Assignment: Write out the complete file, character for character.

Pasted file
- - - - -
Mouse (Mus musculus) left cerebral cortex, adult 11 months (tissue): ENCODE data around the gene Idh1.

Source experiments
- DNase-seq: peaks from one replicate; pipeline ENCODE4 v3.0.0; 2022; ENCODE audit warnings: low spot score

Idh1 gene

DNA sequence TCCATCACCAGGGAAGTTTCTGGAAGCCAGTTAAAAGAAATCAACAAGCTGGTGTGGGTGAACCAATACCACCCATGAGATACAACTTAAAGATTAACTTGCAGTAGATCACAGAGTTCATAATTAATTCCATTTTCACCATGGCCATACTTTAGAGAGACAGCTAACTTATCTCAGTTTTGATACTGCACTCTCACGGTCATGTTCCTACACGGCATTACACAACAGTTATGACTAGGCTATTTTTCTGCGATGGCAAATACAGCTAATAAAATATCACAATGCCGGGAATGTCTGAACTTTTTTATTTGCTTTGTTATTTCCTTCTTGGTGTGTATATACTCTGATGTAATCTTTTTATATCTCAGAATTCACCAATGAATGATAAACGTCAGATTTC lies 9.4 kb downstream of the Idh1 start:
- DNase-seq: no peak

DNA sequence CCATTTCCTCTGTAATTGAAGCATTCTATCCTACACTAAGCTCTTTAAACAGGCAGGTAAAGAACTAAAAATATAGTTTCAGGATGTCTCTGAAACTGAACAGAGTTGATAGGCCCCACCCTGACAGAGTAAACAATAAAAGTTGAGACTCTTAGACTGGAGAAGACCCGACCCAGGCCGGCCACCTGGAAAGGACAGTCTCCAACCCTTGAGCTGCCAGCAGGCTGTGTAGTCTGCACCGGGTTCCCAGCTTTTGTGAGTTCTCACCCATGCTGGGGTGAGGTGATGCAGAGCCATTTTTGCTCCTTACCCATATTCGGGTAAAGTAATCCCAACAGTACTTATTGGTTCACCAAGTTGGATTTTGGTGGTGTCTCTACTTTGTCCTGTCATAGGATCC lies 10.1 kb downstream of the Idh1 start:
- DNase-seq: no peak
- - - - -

Mouse (Mus musculus) left cerebral cortex, adult 11 months (tissue): ENCODE data around the gene Idh1.

Source experiments
- DNase-seq: peaks from one replicate; pipeline ENCODE4 v3.0.0; 2022; ENCODE audit warnings: low spot score

Idh1 gene

DNA sequence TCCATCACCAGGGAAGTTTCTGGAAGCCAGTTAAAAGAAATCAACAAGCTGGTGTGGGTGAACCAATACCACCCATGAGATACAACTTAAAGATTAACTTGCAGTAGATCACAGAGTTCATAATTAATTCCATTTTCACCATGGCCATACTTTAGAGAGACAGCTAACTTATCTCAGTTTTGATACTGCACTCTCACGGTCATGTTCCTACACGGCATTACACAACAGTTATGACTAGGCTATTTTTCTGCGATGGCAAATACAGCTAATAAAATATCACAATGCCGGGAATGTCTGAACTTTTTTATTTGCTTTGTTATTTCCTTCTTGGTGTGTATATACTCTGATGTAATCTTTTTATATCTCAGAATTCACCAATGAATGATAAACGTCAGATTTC lies 9.4 kb downstream of the Idh1 start:
- DNase-seq: no peak

DNA sequence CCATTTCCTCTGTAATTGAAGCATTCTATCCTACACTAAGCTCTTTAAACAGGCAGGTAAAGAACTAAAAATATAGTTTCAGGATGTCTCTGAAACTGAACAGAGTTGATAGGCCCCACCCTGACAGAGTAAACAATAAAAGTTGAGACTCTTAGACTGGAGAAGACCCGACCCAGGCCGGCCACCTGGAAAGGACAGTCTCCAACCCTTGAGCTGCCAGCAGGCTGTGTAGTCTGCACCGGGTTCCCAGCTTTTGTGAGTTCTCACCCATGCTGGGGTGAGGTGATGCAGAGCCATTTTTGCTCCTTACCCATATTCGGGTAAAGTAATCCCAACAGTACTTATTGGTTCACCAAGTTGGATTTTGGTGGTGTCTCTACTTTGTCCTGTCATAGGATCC lies 10.1 kb downstream of the Idh1 start:
- DNase-seq: no peak